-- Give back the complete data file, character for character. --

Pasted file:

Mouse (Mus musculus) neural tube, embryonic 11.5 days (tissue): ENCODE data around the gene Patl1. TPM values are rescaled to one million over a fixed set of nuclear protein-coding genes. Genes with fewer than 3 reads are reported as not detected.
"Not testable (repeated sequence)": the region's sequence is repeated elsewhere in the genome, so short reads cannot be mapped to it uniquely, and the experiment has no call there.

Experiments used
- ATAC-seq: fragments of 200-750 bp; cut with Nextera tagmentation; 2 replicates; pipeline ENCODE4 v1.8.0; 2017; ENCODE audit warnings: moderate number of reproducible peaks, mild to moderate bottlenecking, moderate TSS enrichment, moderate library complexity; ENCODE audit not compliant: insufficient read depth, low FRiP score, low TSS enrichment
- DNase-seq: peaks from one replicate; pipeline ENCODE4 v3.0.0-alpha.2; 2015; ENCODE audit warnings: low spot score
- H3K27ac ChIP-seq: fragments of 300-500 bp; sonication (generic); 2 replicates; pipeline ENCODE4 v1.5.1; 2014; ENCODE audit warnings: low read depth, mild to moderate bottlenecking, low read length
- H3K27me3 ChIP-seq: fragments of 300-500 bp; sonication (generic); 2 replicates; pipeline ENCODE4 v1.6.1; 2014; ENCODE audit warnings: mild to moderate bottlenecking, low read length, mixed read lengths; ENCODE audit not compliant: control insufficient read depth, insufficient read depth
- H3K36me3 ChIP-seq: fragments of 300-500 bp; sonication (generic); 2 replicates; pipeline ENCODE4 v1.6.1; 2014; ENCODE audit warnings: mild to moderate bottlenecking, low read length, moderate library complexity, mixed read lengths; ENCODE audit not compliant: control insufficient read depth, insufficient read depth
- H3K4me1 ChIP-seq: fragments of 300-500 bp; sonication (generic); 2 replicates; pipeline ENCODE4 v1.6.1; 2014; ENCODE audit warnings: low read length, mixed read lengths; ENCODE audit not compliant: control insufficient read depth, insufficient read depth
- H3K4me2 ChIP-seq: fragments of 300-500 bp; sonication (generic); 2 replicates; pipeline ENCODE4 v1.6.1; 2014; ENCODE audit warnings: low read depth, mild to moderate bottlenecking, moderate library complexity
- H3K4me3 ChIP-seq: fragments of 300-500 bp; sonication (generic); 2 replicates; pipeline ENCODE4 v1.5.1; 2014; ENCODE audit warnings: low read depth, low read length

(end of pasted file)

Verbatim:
Mouse (Mus musculus) neural tube, embryonic 11.5 days (tissue): ENCODE data around the gene Patl1. TPM values are rescaled to one million over a fixed set of nuclear protein-coding genes. Genes with fewer than 3 reads are reported as not detected.
"Not testable (repeated sequence)": the region's sequence is repeated elsewhere in the genome, so short reads cannot be mapped to it uniquely, and the experiment has no call there.

Experiments used
- ATAC-seq: fragments of 200-750 bp; cut with Nextera tagmentation; 2 replicates; pipeline ENCODE4 v1.8.0; 2017; ENCODE audit warnings: moderate number of reproducible peaks, mild to moderate bottlenecking, moderate TSS enrichment, moderate library complexity; ENCODE audit not compliant: insufficient read depth, low FRiP score, low TSS enrichment
- DNase-seq: peaks from one replicate; pipeline ENCODE4 v3.0.0-alpha.2; 2015; ENCODE audit warnings: low spot score
- H3K27ac ChIP-seq: fragments of 300-500 bp; sonication (generic); 2 replicates; pipeline ENCODE4 v1.5.1; 2014; ENCODE audit warnings: low read depth, mild to moderate bottlenecking, low read length
- H3K27me3 ChIP-seq: fragments of 300-500 bp; sonication (generic); 2 replicates; pipeline ENCODE4 v1.6.1; 2014; ENCODE audit warnings: mild to moderate bottlenecking, low read length, mixed read lengths; ENCODE audit not compliant: control insufficient read depth, insufficient read depth
- H3K36me3 ChIP-seq: fragments of 300-500 bp; sonication (generic); 2 replicates; pipeline ENCODE4 v1.6.1; 2014; ENCODE audit warnings: mild to moderate bottlenecking, low read length, moderate library complexity, mixed read lengths; ENCODE audit not compliant: control insufficient read depth, insufficient read depth
- H3K4me1 ChIP-seq: fragments of 300-500 bp; sonication (generic); 2 replicates; pipeline ENCODE4 v1.6.1; 2014; ENCODE audit warnings: low read length, mixed read lengths; ENCODE audit not compliant: control insufficient read depth, insufficient read depth
- H3K4me2 ChIP-seq: fragments of 300-500 bp; sonication (generic); 2 replicates; pipeline ENCODE4 v1.6.1; 2014; ENCODE audit warnings: low read depth, mild to moderate bottlenecking, moderate library complexity
- H3K4me3 ChIP-seq: fragments of 300-500 bp; sonication (generic); 2 replicates; pipeline ENCODE4 v1.5.1; 2014; ENCODE audit warnings: low read depth, low read length